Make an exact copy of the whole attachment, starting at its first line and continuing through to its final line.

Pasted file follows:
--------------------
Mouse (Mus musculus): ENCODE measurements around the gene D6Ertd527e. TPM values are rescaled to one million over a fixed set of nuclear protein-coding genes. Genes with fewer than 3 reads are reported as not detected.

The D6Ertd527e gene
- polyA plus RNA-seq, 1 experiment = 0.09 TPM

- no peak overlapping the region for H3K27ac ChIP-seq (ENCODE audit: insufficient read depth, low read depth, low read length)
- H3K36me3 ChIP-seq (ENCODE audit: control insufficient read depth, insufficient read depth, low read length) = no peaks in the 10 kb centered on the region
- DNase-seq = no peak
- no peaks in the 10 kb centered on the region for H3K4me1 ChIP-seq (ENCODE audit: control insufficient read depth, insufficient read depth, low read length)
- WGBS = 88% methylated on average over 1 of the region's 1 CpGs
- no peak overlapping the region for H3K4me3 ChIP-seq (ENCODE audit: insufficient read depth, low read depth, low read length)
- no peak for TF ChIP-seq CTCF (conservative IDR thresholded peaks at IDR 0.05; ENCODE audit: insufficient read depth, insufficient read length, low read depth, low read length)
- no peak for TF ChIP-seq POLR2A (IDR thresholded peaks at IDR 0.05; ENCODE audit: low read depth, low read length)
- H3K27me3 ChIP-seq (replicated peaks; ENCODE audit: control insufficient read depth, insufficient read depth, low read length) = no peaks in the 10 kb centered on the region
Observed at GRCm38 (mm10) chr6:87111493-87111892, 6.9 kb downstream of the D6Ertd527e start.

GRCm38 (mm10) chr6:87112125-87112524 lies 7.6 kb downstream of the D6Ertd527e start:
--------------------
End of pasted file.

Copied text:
Mouse (Mus musculus): ENCODE measurements around the gene D6Ertd527e. TPM values are rescaled to one million over a fixed set of nuclear protein-coding genes. Genes with fewer than 3 reads are reported as not detected.

The D6Ertd527e gene
- polyA plus RNA-seq, 1 experiment = 0.09 TPM

- no peak overlapping the region for H3K27ac ChIP-seq (ENCODE audit: insufficient read depth, low read depth, low read length)
- H3K36me3 ChIP-seq (ENCODE audit: control insufficient read depth, insufficient read depth, low read length) = no peaks in the 10 kb centered on the region
- DNase-seq = no peak
- no peaks in the 10 kb centered on the region for H3K4me1 ChIP-seq (ENCODE audit: control insufficient read depth, insufficient read depth, low read length)
- WGBS = 88% methylated on average over 1 of the region's 1 CpGs
- no peak overlapping the region for H3K4me3 ChIP-seq (ENCODE audit: insufficient read depth, low read depth, low read length)
- no peak for TF ChIP-seq CTCF (conservative IDR thresholded peaks at IDR 0.05; ENCODE audit: insufficient read depth, insufficient read length, low read depth, low read length)
- no peak for TF ChIP-seq POLR2A (IDR thresholded peaks at IDR 0.05; ENCODE audit: low read depth, low read length)
- H3K27me3 ChIP-seq (replicated peaks; ENCODE audit: control insufficient read depth, insufficient read depth, low read length) = no peaks in the 10 kb centered on the region
Observed at GRCm38 (mm10) chr6:87111493-87111892, 6.9 kb downstream of the D6Ertd527e start.

GRCm38 (mm10) chr6:87112125-87112524 lies 7.6 kb downstream of the D6Ertd527e start: